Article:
Birjiya [Birjia] is the language spoken by Asur tribe/ethnic group, just as Kurukh is spoken by Oraon group, Santali by Santal group, Mundari by Munda group, Ho by Ho group and Kharia by Kharia group. These are broadly identified by sociolinguists and anthropologists as belonging to two distinct linguistic and ethnic families:
a. Mundari (Santal, Munda, Ho and Birjiya)
b. Adi-Dravidian (Oraon, Kharia).
Santali is very similar to Mundari, Ho and Birjiya (i.e. mutually comprehensible) but different from Kurukh and Kharia.
The Chotanagpur region of Jharkhand has many tribal groups living close to each other. A unique phenomenon of this region is the emergence of a hybrid language called “Nagpuri” or “Sadri”, which is used as lingua franca. It is a mix of many tribal languages and Hindi. It’s a bit like the Creole used among migrants in some areas of the world. Purists dislike the Nagpuri/ Sadri language and are trying to revive their mother-tongue.
In Santal Parganas (Dumka) region, there are two main tribal groups – the Santal and the Paharia. Paharias are considered backward and live on hills while Santals are considered more advanced and live on the plains. The Santals see themselves as dominant and do not intermarry with Paharias, though they do intermarry with Oraon and Munda groups (which are the most advanced among Chotanagpur tribes).
There are other small groups also in Chotanagpur like the Birhor of Netarhat and the Chik Baraik. The Birhor and Paharia communities are among the “Particularly Vulnerable Tribal Groups” (PVTGs) identified by the government, entitiling them to special welfare schemes.
Even among different tribal groups, there is some friction and some sense of animosity. The Santals and Mundas are supposed to be most “martial” because the two great tribal rebellions occurred among them – the Santal Hul of 1855-56 (led by two brothers named Sido and Kanu Murmu) and the Munda Ulgulan of 1872-1901 (led by Birsa Bhagwan).
Courtesy: Dr. Ivy Hansdak, Assistant Professor, Department of English, Jamia Millia Islamia University New Delhi (email 17 March 2017)
Find up-to-date information provided by, for and about Indian authors, researchers, officials, and educators | More search options >>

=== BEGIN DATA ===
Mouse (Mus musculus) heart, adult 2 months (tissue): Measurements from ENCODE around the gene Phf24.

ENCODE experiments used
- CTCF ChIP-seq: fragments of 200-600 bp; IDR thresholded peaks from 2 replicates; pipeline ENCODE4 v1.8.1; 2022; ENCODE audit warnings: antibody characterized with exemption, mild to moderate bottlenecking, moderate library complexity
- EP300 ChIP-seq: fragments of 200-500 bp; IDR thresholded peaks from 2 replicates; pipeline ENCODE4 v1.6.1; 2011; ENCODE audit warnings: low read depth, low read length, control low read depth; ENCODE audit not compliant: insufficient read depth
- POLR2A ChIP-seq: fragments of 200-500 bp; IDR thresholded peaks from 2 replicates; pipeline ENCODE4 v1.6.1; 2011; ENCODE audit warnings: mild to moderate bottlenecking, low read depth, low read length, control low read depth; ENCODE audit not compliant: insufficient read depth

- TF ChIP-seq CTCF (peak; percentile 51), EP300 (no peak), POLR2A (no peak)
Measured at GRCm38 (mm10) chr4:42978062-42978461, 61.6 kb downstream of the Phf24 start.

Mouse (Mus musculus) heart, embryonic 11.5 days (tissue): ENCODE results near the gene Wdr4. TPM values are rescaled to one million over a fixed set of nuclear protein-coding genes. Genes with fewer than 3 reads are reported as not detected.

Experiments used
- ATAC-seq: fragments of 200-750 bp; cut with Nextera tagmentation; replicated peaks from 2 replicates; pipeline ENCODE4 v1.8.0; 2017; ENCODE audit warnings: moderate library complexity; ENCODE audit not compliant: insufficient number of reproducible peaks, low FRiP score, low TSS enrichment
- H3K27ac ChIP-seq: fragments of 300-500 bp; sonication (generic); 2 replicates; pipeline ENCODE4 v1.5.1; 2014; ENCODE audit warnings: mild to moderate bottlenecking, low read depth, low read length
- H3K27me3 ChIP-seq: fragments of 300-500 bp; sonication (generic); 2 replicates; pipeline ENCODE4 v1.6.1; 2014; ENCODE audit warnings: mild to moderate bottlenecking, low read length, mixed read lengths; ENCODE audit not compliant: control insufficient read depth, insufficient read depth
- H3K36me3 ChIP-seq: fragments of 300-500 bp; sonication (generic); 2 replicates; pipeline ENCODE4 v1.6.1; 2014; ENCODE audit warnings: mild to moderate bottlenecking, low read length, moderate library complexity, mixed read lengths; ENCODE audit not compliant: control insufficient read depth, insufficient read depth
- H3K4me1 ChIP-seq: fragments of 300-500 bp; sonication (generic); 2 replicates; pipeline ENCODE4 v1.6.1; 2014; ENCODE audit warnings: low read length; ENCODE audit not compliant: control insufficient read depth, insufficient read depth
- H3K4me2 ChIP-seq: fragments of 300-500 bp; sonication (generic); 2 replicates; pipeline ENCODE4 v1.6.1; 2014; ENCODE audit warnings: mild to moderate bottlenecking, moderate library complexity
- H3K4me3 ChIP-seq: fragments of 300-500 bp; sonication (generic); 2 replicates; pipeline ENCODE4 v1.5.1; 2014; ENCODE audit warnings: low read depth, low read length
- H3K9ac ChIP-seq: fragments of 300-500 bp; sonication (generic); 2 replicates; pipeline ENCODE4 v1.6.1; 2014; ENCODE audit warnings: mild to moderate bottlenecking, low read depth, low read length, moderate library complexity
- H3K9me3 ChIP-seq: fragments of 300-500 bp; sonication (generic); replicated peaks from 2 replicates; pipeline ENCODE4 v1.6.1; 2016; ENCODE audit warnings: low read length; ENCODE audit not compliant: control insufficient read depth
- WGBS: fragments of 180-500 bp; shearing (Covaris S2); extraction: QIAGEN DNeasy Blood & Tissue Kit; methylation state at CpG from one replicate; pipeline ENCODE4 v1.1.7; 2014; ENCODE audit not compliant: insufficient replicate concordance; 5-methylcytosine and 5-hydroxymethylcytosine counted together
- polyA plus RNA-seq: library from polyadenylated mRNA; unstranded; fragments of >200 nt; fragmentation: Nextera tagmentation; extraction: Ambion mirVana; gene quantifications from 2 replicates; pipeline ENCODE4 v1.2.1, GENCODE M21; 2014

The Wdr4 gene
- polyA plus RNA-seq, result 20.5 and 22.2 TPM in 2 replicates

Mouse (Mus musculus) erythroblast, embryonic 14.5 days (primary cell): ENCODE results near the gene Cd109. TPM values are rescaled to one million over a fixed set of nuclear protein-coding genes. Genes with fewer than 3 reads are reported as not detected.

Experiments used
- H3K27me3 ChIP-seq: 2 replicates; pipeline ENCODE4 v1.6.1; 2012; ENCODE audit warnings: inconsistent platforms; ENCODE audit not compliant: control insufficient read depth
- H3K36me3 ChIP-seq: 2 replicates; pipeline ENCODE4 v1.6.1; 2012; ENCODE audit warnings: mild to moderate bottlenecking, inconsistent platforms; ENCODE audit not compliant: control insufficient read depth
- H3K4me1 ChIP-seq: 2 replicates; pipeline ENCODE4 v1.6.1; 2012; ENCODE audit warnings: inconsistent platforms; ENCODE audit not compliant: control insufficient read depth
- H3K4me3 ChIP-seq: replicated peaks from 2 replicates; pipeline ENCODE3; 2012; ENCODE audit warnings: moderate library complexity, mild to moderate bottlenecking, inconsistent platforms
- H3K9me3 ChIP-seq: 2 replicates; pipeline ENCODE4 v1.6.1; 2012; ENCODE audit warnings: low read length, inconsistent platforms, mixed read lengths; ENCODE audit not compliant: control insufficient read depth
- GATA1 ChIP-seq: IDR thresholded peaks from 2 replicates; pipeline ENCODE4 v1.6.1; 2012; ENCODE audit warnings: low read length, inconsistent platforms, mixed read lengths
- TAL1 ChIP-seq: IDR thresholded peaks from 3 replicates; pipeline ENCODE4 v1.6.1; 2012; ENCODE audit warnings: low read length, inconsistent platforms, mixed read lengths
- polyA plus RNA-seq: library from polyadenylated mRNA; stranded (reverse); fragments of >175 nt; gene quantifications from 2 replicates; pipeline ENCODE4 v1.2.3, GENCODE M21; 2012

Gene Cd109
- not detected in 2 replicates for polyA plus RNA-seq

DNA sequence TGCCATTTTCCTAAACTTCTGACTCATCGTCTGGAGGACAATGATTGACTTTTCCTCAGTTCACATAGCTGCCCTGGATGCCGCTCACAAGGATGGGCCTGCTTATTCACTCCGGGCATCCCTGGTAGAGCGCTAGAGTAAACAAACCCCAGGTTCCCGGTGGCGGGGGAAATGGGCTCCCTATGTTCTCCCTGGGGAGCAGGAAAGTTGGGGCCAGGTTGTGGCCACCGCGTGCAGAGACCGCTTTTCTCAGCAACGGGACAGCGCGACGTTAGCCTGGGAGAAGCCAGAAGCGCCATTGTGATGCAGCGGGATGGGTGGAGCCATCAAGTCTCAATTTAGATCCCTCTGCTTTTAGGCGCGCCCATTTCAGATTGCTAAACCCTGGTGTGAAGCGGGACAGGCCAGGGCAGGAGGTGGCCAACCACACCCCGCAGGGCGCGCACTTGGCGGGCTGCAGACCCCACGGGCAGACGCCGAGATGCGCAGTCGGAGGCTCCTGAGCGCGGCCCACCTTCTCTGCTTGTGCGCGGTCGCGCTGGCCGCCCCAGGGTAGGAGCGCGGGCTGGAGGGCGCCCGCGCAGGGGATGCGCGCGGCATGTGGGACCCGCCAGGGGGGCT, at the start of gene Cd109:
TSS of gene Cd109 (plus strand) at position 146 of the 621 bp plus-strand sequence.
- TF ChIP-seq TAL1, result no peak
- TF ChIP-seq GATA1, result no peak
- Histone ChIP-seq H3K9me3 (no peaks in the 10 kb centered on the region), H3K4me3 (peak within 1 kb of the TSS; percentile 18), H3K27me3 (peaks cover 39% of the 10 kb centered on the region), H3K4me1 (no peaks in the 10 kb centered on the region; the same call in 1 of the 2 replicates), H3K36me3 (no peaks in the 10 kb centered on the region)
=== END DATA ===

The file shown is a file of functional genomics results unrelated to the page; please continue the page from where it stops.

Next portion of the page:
Search tips: in the search field seen below, combine the name of any particular state, language or region with that of any tribal (Adivasi) community; add keywords of special interest (health, nutrition endangered language, illegal mining, sacred grove); learn about the rights of Scheduled Tribes such as the Forest Rights Act (FRA); and the United Nations Declaration on the Rights of Indigenous Peoples, Universal Declaration of Human Rights, women’s rights, and children’s right to education; specify any other issue or news item you want to learn more about (biodiversity, climate change, ecology, economic development, ethnobotany, ethnomedicine, global warming, effective measures to prevent rural poverty, bonded labour, and human trafficking).
For a list of websites included in a single search, click here. To search Indian periodicals, magazines, web portals and other sources safely, click here. To find publishing details for Shodhganga’s PhD search results, click here >>
- Adivasi Academy & Museum of Adivasi Voice at Tejgadh | Lecture “A View of Higher Education in India”
- Appropriate education for Adivasi children – the Vidyodaya School model at Gudalur
- eBook | Background guide
- Childhood | Children’s books
- Education and literacy | Right to education
- eJournals, eBooks & reports
- eJournal | Writing and teaching Santali in different alphabets: A success story calling for a stronger sense of self-confidence
- Endangered language
- Games and leisure time
- Misconceptions | “Casteism” and its effect on tribal communities
- Multi-lingual education | Residential school | Ekalavya
- Santali education | Teaching Santal children by Boro Baski
- Storytelling | Success story
- Tagore and rural culture
- Unesco | Unicef | Unicef India | United Nations
- United Nations International Days and Weeks
Tips for using interactive maps
- toggle to normal view (from reader view) should the interactive map not be displayed by your tablet, smartphone or pc browser
- for details and hyperlinks click on the rectangular button (left on the map’s header)
- scroll and click on one of the markers for information of special interest
- explore India’s tribal cultural heritage with the help of another interactive map >>
Tip: click on any red marker for details on endangered languages in a particular region of India.
Please note: the facts and figures cited (via hyperlinks) links call for updates and fact checking >>
Learn more: Endangered languages: Peoples’ Linguistic Survey of India >>